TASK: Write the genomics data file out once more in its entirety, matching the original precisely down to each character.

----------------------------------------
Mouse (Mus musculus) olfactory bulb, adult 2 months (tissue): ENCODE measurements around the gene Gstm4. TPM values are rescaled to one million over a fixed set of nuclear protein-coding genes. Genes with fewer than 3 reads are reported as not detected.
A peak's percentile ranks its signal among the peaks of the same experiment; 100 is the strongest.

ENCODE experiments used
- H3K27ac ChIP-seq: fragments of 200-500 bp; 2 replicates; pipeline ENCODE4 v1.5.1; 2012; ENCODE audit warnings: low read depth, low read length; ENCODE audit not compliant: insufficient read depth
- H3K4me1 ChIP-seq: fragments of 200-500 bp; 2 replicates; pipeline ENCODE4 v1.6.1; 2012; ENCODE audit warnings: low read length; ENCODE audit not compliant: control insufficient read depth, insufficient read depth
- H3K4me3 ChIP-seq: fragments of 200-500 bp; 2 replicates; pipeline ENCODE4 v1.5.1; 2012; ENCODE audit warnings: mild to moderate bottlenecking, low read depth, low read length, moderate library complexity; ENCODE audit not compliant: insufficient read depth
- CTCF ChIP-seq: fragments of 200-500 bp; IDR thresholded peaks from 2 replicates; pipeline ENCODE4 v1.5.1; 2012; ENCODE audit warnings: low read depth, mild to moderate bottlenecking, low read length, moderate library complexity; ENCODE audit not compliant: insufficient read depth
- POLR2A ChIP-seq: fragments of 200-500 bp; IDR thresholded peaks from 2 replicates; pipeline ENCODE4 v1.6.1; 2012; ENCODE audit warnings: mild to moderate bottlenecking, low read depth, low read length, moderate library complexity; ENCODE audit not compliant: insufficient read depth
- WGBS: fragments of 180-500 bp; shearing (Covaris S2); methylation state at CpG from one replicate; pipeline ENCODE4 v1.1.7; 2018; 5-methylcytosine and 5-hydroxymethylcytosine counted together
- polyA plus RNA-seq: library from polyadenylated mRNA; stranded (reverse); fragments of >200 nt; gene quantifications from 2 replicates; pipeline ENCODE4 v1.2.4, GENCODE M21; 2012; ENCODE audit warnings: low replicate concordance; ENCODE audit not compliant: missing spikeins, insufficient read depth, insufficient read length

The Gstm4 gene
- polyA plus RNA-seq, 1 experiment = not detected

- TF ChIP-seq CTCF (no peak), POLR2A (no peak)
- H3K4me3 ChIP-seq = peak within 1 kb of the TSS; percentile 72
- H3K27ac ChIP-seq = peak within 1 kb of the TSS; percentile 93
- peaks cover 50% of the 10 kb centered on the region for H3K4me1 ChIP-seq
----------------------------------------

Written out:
Mouse (Mus musculus) olfactory bulb, adult 2 months (tissue): ENCODE measurements around the gene Gstm4. TPM values are rescaled to one million over a fixed set of nuclear protein-coding genes. Genes with fewer than 3 reads are reported as not detected.
A peak's percentile ranks its signal among the peaks of the same experiment; 100 is the strongest.

ENCODE experiments used
- H3K27ac ChIP-seq: fragments of 200-500 bp; 2 replicates; pipeline ENCODE4 v1.5.1; 2012; ENCODE audit warnings: low read depth, low read length; ENCODE audit not compliant: insufficient read depth
- H3K4me1 ChIP-seq: fragments of 200-500 bp; 2 replicates; pipeline ENCODE4 v1.6.1; 2012; ENCODE audit warnings: low read length; ENCODE audit not compliant: control insufficient read depth, insufficient read depth
- H3K4me3 ChIP-seq: fragments of 200-500 bp; 2 replicates; pipeline ENCODE4 v1.5.1; 2012; ENCODE audit warnings: mild to moderate bottlenecking, low read depth, low read length, moderate library complexity; ENCODE audit not compliant: insufficient read depth
- CTCF ChIP-seq: fragments of 200-500 bp; IDR thresholded peaks from 2 replicates; pipeline ENCODE4 v1.5.1; 2012; ENCODE audit warnings: low read depth, mild to moderate bottlenecking, low read length, moderate library complexity; ENCODE audit not compliant: insufficient read depth
- POLR2A ChIP-seq: fragments of 200-500 bp; IDR thresholded peaks from 2 replicates; pipeline ENCODE4 v1.6.1; 2012; ENCODE audit warnings: mild to moderate bottlenecking, low read depth, low read length, moderate library complexity; ENCODE audit not compliant: insufficient read depth
- WGBS: fragments of 180-500 bp; shearing (Covaris S2); methylation state at CpG from one replicate; pipeline ENCODE4 v1.1.7; 2018; 5-methylcytosine and 5-hydroxymethylcytosine counted together
- polyA plus RNA-seq: library from polyadenylated mRNA; stranded (reverse); fragments of >200 nt; gene quantifications from 2 replicates; pipeline ENCODE4 v1.2.4, GENCODE M21; 2012; ENCODE audit warnings: low replicate concordance; ENCODE audit not compliant: missing spikeins, insufficient read depth, insufficient read length

The Gstm4 gene
- polyA plus RNA-seq, 1 experiment = not detected

- TF ChIP-seq CTCF (no peak), POLR2A (no peak)
- H3K4me3 ChIP-seq = peak within 1 kb of the TSS; percentile 72
- H3K27ac ChIP-seq = peak within 1 kb of the TSS; percentile 93
- peaks cover 50% of the 10 kb centered on the region for H3K4me1 ChIP-seq